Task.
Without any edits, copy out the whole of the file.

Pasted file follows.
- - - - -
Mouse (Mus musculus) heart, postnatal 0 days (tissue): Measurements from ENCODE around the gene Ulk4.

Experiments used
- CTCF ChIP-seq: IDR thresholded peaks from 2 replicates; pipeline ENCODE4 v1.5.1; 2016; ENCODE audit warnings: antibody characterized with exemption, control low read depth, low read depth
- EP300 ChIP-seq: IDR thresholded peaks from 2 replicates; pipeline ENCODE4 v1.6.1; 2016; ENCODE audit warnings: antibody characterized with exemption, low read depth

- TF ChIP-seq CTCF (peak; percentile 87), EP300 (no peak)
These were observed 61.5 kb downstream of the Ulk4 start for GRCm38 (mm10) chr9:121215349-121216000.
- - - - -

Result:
Mouse (Mus musculus) heart, postnatal 0 days (tissue): Measurements from ENCODE around the gene Ulk4.

Experiments used
- CTCF ChIP-seq: IDR thresholded peaks from 2 replicates; pipeline ENCODE4 v1.5.1; 2016; ENCODE audit warnings: antibody characterized with exemption, control low read depth, low read depth
- EP300 ChIP-seq: IDR thresholded peaks from 2 replicates; pipeline ENCODE4 v1.6.1; 2016; ENCODE audit warnings: antibody characterized with exemption, low read depth

- TF ChIP-seq CTCF (peak; percentile 87), EP300 (no peak)
These were observed 61.5 kb downstream of the Ulk4 start for GRCm38 (mm10) chr9:121215349-121216000.